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5 October 2015

"Mars Will Come To Fear My Botany Powers"

The 2010s have been a great decade for films that capture the sense of adventure, ambition, beauty and wonder of space exploration. Alfonso Cuarón's beautiful and breathtaking Gravity and Christopher Nolan's emotional and visionary Interstellar are two such examples that I particularly enjoyed.

Ridley Scott's The Martian draws on these films and others, from Silent Running to Apollo 13, injecting humour, 1970s pop music and a strong central performance from Matt Damon as Mark Watney, a NASA astronaut left for dead on Mars after an accident during a freak storm separates him from his team who are forced to abort. It turns out that Watney isn't dead after all, but when he wakes up in the middle of the dusty Martian landscape, he realises that he has no way of communicating with his crew or with Houston. This is the least of his worries, however, as he must first make it back to the Hab (base) before his oxygen runs out and then perform surgery on his stomach where part of an aerial has become lodged.

Watney knows that the odds of him surviving for long enough for the next Martian mission to arrive — several years in the future — are slim, but with his inventive and methodological problem-solving skills, even this incredible feat starts to seem reasonable. "I'm going to have to science the shit out of this," he explains to his video diary. One of his biggest challenges is to find a new food supply as the Hab's supplies will only last for a year or two. "Luckily, I'm a botanist," he says, and before too long, he has planted potatoes, fertilised using his own biological waste, and worked out a way to create water by reacting hydrogen and oxygen — no mean feat given NASA's fire-retardant equipment.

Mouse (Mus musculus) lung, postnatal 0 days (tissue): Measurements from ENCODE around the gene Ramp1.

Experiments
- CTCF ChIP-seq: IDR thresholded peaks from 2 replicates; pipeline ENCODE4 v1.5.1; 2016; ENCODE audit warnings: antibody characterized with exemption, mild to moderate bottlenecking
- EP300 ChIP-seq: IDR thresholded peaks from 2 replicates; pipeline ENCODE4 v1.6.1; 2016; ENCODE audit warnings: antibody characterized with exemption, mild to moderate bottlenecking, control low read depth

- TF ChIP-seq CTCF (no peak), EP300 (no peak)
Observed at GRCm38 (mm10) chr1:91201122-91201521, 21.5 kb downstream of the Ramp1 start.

Eventually, NASA finds out that Watney is still alive and they are able to work out an extremely rudimentary way of communicating with him using pathfinder equipment from the 1990s. Jeff Daniels' steely-eyed Director of NASA, Chiwetel Ejiofor's Director of the Mars Missions and their crews are left to try to find out a way to get some food supplies to Mars that will last Watney until the next Ares Mission arrives. But will he be able to survive that long?

Scott's visually stunning movie is long, clocking in at 2h20, but it never dragged. The last act is extremely suspenseful and nerve-wracking — like Gravity, it left me literally breathless — but although the earlier parts of the film were less tense, they were also very entertaining. Damon's charisma and the humour and realism of the script (by Drew Goddard, based on Andy Weir's novel) contribute strongly to this. The Martian isn't a comedy, but there are some funny lines — often involving Watney swearing into his video diary or at NASA, or complaining about the his commander (Jessica Chastain)'s 1970s music collection that forms the bulk of the audiovisual repertoire he has been bequeathed. I'm not an ABBA fan, but this film may represent the best use of Waterloo in a cinematic work. I also enjoyed the tracks from David Bowie and Gloria Gaynor and more generally, the soundtrack helped to give the film a more upbeat vibe than many others in the genre.

Although Damon is great, The Martian has a talented, if sometimes under-used, supporting cast. Chastain and Ejiofor are, as always, excellent and on a personal note (as I work in science communication), I enjoyed Kristen Wiig's turn as NASA's Director of Media Relations, who has to advise her bosses to try to avoid total PR disaster.

Ultimately, The Martian manages to tell a highly engaging story about a courageous and tenacious man who will do what it takes to survive in formidable circumstances. But I defy anyone to see the film and not to be proud of all of that humanity has accomplished so far in spaceflight and to be optimistic about what we might yet achieve.

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